# Wave motion problems

1. Nov 25, 2005

### ilovephysics

first i have a quick question, for average power of a transverse harmonic wave the equation has the quantities tension, frequency and amplitude. the question asks me to find how much i need to change each quantity to increase the power by a factor of 100, i understand all that but then it asks me which quantity is the easiest to change. i got that the tension needed to be increased by a factor of 10000, and the frequency and amplitude only needed a factor of 10, im not quite sure if frequency or amplitude is easier to change, im guessing frequency because amplitude cannot be directly changed, whereas frequency you just move the string up and down faster?

anyways to the question im having trouble with:

1) the linear mass density of a nonuniform wire under constant tension decreases gradually along the wire so that an incident wave is transmitted without reflection. The wire in uniform for -infinity < x <= 0. In this region a transverse wave has the form y(x,t) = 0.003cos(25x-50t) with x,y in meteres and t in seconds. From x = 0 to x =20m the mass density decreases from initial mass density to (initial mass density / 4). For 20<= x < infinity, the mass density is constant at (initial mass density / 4). a) what is the wave velocity for large values of x b)what is the amplitude for large values of x? c) give y(x,t) for the large values of x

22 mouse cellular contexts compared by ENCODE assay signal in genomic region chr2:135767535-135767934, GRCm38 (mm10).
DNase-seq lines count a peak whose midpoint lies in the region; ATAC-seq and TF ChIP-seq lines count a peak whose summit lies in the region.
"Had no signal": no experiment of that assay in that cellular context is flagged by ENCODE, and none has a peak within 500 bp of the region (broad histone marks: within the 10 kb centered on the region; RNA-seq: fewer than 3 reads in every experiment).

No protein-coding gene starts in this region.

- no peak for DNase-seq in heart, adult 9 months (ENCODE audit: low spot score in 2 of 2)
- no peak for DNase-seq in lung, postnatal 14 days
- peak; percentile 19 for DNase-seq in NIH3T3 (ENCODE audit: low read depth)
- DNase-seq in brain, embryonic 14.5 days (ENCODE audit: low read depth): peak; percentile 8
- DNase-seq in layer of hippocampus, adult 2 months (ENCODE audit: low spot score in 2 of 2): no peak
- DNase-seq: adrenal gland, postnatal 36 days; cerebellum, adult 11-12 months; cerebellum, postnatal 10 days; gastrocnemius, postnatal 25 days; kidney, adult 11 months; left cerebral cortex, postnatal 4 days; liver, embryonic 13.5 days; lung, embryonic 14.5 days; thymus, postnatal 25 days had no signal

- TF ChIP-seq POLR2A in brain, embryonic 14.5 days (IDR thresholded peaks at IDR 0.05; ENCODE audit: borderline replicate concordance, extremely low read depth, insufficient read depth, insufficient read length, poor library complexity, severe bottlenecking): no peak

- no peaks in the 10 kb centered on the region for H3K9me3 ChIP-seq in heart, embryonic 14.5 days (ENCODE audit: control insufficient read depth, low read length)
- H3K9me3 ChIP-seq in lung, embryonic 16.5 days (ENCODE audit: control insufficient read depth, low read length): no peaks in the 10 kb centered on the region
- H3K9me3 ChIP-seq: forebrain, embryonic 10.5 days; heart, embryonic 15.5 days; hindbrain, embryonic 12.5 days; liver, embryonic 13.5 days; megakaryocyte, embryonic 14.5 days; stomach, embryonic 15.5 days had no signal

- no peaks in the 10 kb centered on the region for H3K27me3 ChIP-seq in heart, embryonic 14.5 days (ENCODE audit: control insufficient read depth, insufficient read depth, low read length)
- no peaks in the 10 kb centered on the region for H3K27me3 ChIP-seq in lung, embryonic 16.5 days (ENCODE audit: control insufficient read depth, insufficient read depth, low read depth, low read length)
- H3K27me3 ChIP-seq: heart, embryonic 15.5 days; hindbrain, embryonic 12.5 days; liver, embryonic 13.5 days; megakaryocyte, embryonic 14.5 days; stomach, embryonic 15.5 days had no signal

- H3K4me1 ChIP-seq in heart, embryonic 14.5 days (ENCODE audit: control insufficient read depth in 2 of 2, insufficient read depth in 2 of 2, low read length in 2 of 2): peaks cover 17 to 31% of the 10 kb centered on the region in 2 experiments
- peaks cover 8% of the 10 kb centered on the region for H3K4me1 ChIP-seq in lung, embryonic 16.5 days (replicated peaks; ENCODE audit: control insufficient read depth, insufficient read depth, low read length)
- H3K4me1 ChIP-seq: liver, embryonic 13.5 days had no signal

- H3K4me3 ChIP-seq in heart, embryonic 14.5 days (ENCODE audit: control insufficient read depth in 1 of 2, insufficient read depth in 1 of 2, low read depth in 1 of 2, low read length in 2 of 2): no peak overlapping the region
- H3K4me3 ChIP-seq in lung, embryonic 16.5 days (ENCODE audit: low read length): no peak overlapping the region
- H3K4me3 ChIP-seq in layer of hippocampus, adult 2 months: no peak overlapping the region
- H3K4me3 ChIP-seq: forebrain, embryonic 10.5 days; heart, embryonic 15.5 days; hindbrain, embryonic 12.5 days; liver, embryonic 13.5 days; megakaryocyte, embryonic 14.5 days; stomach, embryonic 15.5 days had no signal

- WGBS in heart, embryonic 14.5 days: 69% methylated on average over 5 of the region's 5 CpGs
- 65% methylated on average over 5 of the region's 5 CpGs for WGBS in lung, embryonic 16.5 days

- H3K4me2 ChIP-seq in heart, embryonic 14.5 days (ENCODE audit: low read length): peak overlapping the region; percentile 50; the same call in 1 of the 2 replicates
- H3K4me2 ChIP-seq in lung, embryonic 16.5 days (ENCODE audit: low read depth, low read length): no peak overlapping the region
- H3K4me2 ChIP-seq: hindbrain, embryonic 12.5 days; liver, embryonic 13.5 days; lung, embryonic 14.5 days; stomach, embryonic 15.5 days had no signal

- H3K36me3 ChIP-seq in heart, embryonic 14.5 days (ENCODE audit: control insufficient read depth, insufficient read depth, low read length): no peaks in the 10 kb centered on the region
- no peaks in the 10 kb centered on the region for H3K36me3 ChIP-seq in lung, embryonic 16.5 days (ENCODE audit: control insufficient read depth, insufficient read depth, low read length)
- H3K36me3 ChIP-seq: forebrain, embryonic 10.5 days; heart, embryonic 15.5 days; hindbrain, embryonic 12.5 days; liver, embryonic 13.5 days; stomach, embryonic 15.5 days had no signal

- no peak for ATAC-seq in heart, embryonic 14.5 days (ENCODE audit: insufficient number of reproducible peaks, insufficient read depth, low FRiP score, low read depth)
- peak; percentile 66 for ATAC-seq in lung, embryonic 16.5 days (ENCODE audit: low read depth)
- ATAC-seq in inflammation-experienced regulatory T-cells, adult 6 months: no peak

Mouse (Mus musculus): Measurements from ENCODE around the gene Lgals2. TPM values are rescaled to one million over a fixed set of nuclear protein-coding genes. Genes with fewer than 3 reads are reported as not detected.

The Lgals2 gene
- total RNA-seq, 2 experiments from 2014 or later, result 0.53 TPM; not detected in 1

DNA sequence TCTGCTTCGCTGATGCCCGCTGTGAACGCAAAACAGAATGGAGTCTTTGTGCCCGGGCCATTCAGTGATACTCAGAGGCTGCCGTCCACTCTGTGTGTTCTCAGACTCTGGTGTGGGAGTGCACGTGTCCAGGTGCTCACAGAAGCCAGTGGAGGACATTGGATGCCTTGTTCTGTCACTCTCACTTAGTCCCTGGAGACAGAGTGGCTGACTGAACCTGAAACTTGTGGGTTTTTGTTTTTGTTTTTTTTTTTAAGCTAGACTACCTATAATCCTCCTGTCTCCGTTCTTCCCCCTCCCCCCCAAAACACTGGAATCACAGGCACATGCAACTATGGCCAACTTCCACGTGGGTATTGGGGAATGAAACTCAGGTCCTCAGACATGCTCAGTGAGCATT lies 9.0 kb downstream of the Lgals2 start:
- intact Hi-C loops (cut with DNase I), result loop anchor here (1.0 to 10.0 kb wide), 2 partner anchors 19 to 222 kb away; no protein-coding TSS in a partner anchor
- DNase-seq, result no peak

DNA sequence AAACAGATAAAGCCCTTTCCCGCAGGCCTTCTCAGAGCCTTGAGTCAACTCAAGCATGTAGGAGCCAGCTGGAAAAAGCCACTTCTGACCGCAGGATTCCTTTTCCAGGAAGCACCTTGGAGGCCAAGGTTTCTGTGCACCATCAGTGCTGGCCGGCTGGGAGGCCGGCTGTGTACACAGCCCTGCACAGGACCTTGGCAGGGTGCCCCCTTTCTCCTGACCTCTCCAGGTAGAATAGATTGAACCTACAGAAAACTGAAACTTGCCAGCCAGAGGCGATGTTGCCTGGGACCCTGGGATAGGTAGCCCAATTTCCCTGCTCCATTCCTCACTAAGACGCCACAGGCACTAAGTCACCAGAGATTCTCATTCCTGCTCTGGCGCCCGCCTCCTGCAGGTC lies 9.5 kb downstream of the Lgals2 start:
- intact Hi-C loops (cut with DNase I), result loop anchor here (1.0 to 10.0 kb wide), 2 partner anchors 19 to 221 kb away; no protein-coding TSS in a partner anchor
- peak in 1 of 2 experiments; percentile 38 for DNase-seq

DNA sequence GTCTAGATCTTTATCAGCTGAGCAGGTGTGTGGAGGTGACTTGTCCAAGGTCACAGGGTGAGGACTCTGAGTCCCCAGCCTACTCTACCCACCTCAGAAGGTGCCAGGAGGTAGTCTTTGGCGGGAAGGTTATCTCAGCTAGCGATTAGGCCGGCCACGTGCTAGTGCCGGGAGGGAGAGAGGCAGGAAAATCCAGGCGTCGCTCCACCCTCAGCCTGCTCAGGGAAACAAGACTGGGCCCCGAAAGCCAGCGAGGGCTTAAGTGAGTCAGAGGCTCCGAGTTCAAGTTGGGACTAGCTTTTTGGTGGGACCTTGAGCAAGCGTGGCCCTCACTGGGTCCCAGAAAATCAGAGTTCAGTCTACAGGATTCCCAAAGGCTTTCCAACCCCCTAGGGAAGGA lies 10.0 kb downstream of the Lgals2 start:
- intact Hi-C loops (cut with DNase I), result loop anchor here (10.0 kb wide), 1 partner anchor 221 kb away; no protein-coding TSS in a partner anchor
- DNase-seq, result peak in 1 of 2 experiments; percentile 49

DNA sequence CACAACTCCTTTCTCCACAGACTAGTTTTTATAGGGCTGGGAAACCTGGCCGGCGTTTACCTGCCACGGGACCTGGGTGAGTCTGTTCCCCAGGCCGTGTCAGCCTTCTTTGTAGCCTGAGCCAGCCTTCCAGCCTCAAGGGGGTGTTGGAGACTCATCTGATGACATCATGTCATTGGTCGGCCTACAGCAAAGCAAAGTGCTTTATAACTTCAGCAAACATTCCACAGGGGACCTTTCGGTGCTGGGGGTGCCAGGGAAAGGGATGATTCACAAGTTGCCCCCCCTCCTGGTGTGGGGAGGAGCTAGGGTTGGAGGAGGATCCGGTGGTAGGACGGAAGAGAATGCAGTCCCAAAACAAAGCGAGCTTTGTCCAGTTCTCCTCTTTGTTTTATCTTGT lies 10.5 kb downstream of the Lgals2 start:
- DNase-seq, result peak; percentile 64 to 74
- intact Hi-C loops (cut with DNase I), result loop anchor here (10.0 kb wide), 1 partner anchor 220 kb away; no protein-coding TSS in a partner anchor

i got part a and it turns out to be 4 m/s, but i dont know what to do to get the amplitude, also in part c how do i find the k and w(omega)? is the k constant?

2. Nov 25, 2005

### mezarashi

To your first set of questions:

If your vibrating your guitar string and its amplitude is 1 cm right now. You're telling me you want to increase it to 10cm? Tension is out of the story. Originally we had to pull it by 100N, now we need to pull it by 100000N. I doubt any material would withstand that.

I'll come back to your second question later if nobody tackles it.

3. Nov 25, 2005

### ilovephysics

so which would be easier to change, amplitude of frequency? we both need to change them by a factor of 10

for the 2nd question im just not sure how to get the amplitude

4. Nov 25, 2005

### lightgrav

Q#2:

Get the amplitude for the wave on the thick (negative x) side.

Is the speed the same? wave count/second or wave count/meter ?

No reflection ...
which do you suppose is the same for negative and positive x :
Energy /second, E/meter, E/wave; or momentum/sec ...
or transverse (restoring) Force (maximum) ; or is it acceleration?

Last edited: Nov 25, 2005